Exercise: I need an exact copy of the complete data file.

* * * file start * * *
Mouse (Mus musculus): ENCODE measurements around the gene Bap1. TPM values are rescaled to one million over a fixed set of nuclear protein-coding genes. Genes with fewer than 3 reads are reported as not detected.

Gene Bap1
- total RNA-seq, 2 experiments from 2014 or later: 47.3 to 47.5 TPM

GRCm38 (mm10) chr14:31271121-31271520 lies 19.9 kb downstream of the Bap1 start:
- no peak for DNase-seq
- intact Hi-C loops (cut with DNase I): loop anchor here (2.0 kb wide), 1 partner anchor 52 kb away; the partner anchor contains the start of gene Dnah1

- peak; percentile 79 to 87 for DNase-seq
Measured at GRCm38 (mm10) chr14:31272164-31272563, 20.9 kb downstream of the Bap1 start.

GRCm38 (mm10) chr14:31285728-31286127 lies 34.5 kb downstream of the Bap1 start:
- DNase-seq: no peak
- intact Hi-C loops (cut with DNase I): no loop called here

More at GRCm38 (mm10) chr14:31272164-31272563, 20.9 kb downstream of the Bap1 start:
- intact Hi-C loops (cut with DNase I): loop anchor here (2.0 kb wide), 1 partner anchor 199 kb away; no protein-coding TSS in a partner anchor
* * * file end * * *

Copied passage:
Mouse (Mus musculus): ENCODE measurements around the gene Bap1. TPM values are rescaled to one million over a fixed set of nuclear protein-coding genes. Genes with fewer than 3 reads are reported as not detected.

Gene Bap1
- total RNA-seq, 2 experiments from 2014 or later: 47.3 to 47.5 TPM

GRCm38 (mm10) chr14:31271121-31271520 lies 19.9 kb downstream of the Bap1 start:
- no peak for DNase-seq
- intact Hi-C loops (cut with DNase I): loop anchor here (2.0 kb wide), 1 partner anchor 52 kb away; the partner anchor contains the start of gene Dnah1

- peak; percentile 79 to 87 for DNase-seq
Measured at GRCm38 (mm10) chr14:31272164-31272563, 20.9 kb downstream of the Bap1 start.

GRCm38 (mm10) chr14:31285728-31286127 lies 34.5 kb downstream of the Bap1 start:
- DNase-seq: no peak
- intact Hi-C loops (cut with DNase I): no loop called here

More at GRCm38 (mm10) chr14:31272164-31272563, 20.9 kb downstream of the Bap1 start:
- intact Hi-C loops (cut with DNase I): loop anchor here (2.0 kb wide), 1 partner anchor 199 kb away; no protein-coding TSS in a partner anchor